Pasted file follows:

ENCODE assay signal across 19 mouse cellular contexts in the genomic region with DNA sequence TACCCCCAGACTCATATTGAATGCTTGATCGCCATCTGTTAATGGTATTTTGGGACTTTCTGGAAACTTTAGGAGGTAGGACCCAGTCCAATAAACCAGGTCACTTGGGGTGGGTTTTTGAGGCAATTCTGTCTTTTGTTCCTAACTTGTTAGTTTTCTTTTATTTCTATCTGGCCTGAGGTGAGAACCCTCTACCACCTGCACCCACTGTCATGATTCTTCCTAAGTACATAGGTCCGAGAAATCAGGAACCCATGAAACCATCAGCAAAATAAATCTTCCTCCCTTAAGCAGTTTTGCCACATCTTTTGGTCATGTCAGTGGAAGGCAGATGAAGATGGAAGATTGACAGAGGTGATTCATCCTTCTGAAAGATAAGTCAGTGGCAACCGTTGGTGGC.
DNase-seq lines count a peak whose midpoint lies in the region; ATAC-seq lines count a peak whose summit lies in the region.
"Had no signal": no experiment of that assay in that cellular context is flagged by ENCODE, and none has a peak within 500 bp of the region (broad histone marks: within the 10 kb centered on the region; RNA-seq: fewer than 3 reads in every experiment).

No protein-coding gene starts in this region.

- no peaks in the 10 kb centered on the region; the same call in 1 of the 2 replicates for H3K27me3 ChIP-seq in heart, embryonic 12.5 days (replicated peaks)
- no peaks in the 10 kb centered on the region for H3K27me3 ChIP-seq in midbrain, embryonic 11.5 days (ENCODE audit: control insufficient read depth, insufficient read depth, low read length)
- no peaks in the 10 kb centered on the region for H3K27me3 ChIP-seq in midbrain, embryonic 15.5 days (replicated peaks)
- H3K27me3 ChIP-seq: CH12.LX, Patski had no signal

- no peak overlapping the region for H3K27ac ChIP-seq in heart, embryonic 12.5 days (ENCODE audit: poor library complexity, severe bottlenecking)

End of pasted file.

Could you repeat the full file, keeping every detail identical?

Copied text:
ENCODE assay signal across 19 mouse cellular contexts in the genomic region with DNA sequence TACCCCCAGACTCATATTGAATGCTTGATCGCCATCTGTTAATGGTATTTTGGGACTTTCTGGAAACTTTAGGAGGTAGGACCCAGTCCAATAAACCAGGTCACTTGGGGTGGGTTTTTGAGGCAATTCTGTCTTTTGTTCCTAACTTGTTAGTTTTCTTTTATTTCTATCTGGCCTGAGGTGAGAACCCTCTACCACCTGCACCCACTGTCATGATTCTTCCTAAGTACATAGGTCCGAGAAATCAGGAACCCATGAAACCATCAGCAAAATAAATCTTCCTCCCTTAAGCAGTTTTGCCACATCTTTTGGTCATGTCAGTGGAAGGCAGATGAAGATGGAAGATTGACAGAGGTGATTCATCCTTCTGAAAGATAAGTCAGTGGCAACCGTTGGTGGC.
DNase-seq lines count a peak whose midpoint lies in the region; ATAC-seq lines count a peak whose summit lies in the region.
"Had no signal": no experiment of that assay in that cellular context is flagged by ENCODE, and none has a peak within 500 bp of the region (broad histone marks: within the 10 kb centered on the region; RNA-seq: fewer than 3 reads in every experiment).

No protein-coding gene starts in this region.

- no peaks in the 10 kb centered on the region; the same call in 1 of the 2 replicates for H3K27me3 ChIP-seq in heart, embryonic 12.5 days (replicated peaks)
- no peaks in the 10 kb centered on the region for H3K27me3 ChIP-seq in midbrain, embryonic 11.5 days (ENCODE audit: control insufficient read depth, insufficient read depth, low read length)
- no peaks in the 10 kb centered on the region for H3K27me3 ChIP-seq in midbrain, embryonic 15.5 days (replicated peaks)
- H3K27me3 ChIP-seq: CH12.LX, Patski had no signal

- no peak overlapping the region for H3K27ac ChIP-seq in heart, embryonic 12.5 days (ENCODE audit: poor library complexity, severe bottlenecking)